Wednesday, 26 April 2017

Normal Rains Expected to Revive Indian Economy

India is likely to be lucky for second year in a row as the normal monsoon forecast of the India Meteorological Department brings the promise of a year of growth and good health for India’s economy and ecology.
In the first prediction for this monsoon season, the rainfall during June to September, is likely to be normal between 96-104 per cent of the 50-year average rainfall of 89 cms, the Indian Meteorological Department said.

If the forecast holds, it will revive rural demand, give a much-needed boost to the agricultural produce and help in taming inflation pressures. This could lead to the lowering of the food prices, strengthening of the agricultural incomes and eventually putting more purchasing power in the hands of the rural population. The forecast is also critical to the government’s hopes of achieving an expected growth rate of more than 7.5 per cent.

Two-thirds of India’s population depends on farm income and nearly 60 per cent of summer sown areas do not have assured irrigation facilities. Summer crops account for nearly half of India’s food output, including rice, lentils, sugar, spices, mangoes and oilseeds.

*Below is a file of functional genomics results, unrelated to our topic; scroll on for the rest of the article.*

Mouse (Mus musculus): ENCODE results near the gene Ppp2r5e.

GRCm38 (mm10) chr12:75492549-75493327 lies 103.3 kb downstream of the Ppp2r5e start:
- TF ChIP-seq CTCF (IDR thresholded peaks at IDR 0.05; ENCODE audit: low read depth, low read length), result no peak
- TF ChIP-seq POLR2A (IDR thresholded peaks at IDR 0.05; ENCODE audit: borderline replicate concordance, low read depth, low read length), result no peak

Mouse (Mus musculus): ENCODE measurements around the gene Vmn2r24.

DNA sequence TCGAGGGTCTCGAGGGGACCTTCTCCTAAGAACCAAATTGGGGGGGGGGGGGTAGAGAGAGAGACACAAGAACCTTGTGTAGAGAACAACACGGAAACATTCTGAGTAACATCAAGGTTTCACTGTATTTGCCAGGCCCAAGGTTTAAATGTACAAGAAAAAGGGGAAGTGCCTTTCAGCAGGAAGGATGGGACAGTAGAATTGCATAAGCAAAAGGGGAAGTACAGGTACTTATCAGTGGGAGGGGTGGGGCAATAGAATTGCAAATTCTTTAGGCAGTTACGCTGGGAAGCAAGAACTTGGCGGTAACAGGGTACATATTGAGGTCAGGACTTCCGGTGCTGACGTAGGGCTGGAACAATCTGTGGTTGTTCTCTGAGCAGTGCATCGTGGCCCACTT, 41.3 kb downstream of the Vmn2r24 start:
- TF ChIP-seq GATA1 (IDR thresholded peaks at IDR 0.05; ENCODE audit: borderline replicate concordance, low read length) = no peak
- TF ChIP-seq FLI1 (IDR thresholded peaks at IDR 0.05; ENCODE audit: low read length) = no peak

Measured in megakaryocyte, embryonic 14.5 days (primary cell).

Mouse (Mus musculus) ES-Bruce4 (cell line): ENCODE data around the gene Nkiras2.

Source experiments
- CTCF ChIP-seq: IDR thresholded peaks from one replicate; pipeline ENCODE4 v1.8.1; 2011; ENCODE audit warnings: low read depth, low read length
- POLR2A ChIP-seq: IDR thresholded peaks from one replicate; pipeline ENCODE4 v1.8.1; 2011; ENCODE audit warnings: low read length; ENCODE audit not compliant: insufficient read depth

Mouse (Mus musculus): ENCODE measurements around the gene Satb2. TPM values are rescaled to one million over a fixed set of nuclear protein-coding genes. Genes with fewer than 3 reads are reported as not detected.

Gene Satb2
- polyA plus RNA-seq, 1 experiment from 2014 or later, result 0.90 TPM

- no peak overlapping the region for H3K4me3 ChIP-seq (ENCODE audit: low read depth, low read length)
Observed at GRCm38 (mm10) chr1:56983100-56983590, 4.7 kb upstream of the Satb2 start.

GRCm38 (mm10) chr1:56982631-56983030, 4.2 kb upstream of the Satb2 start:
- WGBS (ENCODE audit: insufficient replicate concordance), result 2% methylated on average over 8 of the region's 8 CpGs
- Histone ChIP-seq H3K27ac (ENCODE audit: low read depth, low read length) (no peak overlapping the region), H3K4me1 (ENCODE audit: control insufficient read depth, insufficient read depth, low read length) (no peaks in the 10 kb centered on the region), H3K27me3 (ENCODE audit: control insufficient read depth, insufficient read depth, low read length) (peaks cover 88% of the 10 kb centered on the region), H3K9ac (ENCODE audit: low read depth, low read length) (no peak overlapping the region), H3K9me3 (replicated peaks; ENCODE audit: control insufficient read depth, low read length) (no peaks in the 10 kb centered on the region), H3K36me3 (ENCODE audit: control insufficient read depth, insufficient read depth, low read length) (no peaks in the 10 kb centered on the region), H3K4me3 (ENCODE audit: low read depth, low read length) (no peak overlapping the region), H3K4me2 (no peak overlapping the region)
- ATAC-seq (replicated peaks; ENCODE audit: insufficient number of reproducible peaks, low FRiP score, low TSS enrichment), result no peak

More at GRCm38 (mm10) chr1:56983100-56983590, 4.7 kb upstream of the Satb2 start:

Moreover, IMD’s projection of 38 per cent rainfall, which is considered normal, would largely benefit water reservoirs, hydro-power projects and irrigation facilities for good harvesting. Industries such as FMCG, tractor and auto sector are also expectedto witness improved sales.

Further, IMD also flags the risk of El Nino in the latter part of the season. This does not necessarily mean a monsoon failure, as only a third of El Nino years are drought years.El Nino is a climatic phenomenon which is the warm phase of the cycle of warm and cold temperatures in the Pacific Ocean that also impacts the monsoon.

IMD, however, said weak El Nino and positive Indian Ocean Dipole (IOD) are presently combining to give a positive monsoon scenario for India in 2017.

Going forward, the growth in Asia’s third biggest economy would depend on the spread and the extent of the monsoon rains in the months ahead and impact of the Goods and Services Tax (GST) once it is rolled out.

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